UOB chief’s salary climbs to S$10.9m in 2021
The group also reported a 40% surge in net profits for 2021.
UOB deputy chairman and chief executive officer Wee Ee Cheong saw his salary climb to $8.03m (S$10.9m) in 2021 amidst strong performance during the financial year.
The chief executive of UOB received $7.22m (S$9.8m) in 2020, down by 8.8% amidst the rise of the COVID-19 pandemic.
Wee’s salary is broken down into a base salary of $880k (S$1.2m), a bonus of $7.14m (S$9.7m), and benefits-in-kinds and others such as transport-related benefits including provisions for a driver totaling $27k (S$36.6k).
60% of the variable pay to Wee is deferred and will vest over the next three years. Of the deferred variable pay, 40% will be issued in deferred cash, whilst the remaining 60% will be in the form of share-linked units.
As an executive director, however, Wee does not receive a director fee for serving on the board and board committees as he is remunerated as an employee. He is also not eligible to participate in UOB’s revised share plan as he is a substantial shareholder.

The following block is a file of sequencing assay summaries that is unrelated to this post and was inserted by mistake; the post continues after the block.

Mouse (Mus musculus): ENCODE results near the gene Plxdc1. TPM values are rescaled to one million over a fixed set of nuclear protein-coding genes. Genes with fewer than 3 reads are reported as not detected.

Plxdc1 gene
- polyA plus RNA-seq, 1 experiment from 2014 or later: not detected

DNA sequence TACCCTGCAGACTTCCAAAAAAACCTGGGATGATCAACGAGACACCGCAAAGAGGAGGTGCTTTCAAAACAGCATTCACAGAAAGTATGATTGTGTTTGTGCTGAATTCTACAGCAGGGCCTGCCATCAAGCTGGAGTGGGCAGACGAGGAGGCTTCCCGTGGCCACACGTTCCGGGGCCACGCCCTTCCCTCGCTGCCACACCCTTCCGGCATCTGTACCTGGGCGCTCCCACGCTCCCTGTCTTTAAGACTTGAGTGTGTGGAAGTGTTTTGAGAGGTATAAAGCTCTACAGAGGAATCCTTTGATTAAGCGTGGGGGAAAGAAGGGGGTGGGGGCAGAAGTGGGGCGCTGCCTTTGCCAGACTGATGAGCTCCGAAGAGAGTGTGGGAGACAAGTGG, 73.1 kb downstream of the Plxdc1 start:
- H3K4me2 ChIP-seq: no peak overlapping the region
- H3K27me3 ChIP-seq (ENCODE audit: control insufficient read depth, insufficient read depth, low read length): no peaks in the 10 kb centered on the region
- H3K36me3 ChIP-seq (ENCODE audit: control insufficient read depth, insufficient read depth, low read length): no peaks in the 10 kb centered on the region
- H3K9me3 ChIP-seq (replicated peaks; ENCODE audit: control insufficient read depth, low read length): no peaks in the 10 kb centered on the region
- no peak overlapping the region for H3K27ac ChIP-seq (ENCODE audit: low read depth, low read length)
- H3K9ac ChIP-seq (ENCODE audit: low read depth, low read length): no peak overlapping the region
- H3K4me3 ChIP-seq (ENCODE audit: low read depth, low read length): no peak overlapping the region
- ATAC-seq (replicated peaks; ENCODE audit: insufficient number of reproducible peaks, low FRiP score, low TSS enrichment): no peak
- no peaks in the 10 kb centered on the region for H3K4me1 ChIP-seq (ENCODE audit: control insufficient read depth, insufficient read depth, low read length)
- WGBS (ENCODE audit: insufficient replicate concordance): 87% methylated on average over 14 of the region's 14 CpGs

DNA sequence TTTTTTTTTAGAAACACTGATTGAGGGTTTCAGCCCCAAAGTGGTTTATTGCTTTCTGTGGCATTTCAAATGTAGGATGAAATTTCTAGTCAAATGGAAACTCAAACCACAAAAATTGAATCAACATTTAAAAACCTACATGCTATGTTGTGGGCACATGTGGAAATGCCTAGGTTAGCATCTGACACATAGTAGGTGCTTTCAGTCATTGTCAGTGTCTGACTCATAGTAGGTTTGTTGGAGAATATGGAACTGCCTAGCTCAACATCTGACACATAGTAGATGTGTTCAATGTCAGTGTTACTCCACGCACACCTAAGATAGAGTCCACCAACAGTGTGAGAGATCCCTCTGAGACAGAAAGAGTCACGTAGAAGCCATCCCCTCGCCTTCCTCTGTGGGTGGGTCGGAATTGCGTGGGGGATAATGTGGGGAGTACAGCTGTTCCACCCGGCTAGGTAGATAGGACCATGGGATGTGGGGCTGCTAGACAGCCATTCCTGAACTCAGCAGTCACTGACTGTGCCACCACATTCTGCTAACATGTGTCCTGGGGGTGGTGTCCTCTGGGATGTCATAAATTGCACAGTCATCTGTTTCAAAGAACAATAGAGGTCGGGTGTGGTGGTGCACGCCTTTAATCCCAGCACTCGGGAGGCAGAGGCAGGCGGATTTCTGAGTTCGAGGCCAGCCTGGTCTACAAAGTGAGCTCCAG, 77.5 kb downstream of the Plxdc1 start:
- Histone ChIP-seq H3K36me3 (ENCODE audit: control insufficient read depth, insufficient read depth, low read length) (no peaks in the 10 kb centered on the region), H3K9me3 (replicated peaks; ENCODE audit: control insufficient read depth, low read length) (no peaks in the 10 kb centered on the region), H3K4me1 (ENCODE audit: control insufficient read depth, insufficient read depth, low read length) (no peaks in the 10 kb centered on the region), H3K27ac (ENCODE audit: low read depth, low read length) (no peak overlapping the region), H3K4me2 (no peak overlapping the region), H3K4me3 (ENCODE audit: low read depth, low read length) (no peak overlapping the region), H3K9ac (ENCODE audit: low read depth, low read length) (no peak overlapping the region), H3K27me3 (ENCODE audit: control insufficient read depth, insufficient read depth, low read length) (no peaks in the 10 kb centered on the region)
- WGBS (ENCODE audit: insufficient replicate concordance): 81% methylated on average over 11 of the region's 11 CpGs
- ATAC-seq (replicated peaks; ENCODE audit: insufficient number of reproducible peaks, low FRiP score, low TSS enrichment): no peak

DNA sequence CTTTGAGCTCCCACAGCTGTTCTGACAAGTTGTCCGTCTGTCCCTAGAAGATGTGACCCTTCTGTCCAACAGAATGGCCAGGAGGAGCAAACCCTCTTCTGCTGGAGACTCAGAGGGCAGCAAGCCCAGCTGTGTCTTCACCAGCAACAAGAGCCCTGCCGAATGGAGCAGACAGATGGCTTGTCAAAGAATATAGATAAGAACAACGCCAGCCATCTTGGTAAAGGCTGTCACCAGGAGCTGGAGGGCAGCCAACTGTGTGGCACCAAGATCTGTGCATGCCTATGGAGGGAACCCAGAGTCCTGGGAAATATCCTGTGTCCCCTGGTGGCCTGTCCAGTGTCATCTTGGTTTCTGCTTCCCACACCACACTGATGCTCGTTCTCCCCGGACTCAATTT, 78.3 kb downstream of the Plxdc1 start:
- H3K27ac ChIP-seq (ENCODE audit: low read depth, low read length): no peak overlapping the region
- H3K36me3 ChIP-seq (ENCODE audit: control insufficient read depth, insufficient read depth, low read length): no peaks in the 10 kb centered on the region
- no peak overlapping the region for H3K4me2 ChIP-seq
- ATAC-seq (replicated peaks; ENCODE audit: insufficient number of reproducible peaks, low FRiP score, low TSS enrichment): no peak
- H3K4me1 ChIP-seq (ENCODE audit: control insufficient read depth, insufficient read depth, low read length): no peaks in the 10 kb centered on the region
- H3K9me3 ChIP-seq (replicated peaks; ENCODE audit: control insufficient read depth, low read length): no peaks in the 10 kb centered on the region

UOB Group reported a 40% surge in net profit to $3.02b (S$4.1b), driven by strong income growth and lower credit allowance as Singapore and regional economies recovered. Return on equity also increased by 10.2% for the year.
Net interest income increased 6% against last year to $4.71b (S$6.4b), led by strong loan growth of 10% with net interest margin stable at 1.56% as a result of proactive balance sheet management.
Meanwhile, total operating expenses increased modestly by 3%. The cost-to-income ratio improved 1.5% points to 44.1%.
Wee, in a statement, seemed optimistic for the potential of UOB in ASEAN.
“For UOB, we are well-positioned to capture the long-term opportunities of a resurgent ASEAN. We have been building a sustainable business with resilient asset quality. The ongoing transformation of our business, as well as the accelerated growth potential from our proposed Citigroup acquisition, provide us the foundation from which we can share a better future with our stakeholders,” Wee said.
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